Vince Lombardi, the famed football coach of the Green Bay Packers made the statement, “Luck is what happens when preparation meets opportunity.” I believe wholeheartedly in this statement and believe that “luck” will come your way more often when you are prepared for multiple situations and conversely “bad luck” will be there when you are not prepared. It’s all a matter of probability.
In the board game backgammon, the object is to move your pieces off the board before your opponent does. The game relies on dice for the moves. Completely random, right? Yes – but the way you move your pieces makes certain rolls much better than others. The more options you present yourself within a given roll, the better that roll has the potential to become. Knowing different scenarios, knowing how your opponent plays, and knowing probabilities of different rolls can definitely influence your moves and therefore influence the game. Preparation meeting opportunity? Absolutely. You have made a situation where you gain an advantage and the randomness of the dice roll becomes less of a factor.
So, why this example and what does it have to do with my job?
Whether you are in production, customer service, accounting or management, you can’t control the randomness of your daily external factors. A customer will dictate his expectation regardless of the product you sell or the delivery you can achieve. Tolerance parts will either fit perfectly together or be tough to assemble. A competitor at your top account will cause a possible loss of business. You can only control how you prepare for as many situations as possible and how you handle yourself when those situations occur.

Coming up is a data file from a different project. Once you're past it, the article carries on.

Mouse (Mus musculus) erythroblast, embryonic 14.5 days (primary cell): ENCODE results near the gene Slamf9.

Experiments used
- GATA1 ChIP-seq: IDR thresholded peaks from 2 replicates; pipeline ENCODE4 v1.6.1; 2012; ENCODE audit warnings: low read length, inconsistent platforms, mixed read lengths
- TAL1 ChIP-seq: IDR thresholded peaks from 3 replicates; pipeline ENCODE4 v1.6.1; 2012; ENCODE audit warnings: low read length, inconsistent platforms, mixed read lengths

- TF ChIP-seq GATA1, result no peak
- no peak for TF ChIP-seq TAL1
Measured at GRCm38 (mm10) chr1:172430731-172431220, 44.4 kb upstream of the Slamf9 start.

My job is in outside sales and at times I visit customers knowing exactly what to expect. Other times I am stopping by a customer for the first time and have no idea what will come my way. I recently read a book called “The Little Red Book of Selling” by Jeffrey Gitomer. Here the art of preparation is discussed. The last thing you want to do when calling on a new account is to go in and ask, “So what exactly does your company do?” With the age of the
The last thing you want to do when calling on a new account is to go in and ask, “So what exactly does your company do?” With the age of the Internet there is so much information at your fingertips. You can easily find out the products that they manufacture. Google the person you are meeting with to see if they have done anything interesting. It’s amazing what you may find out. Ask other people in your industry if they have had any dealings with the account to add some further insight.
These are the things I will do as they pertain to my job, but most of you reading this are not in outside sales. Take a few minutes and think what you can do from a preparation standpoint to make a difference in your job, and how it will affect the customer. It is all about differentiating ourselves from our competition; since the only long-term differentiator is people, we are the ones that need to make it happen.
If we take the approach that there is no good or bad luck we are much better off. There is certainly randomness in life that we cannot control. But we can control our condition, we can control our preparedness, we can control a lot in our everyday life that makes it much easier to benefit from randomness instead of suffering from it. Taking this outlook will not only benefit the company but more importantly you as a person. “Luck is what happens when preparation meets opportunity”.
This blog post was written by Scott Spangler, former Sales & Marketing Manager for the Duff-Norton Company.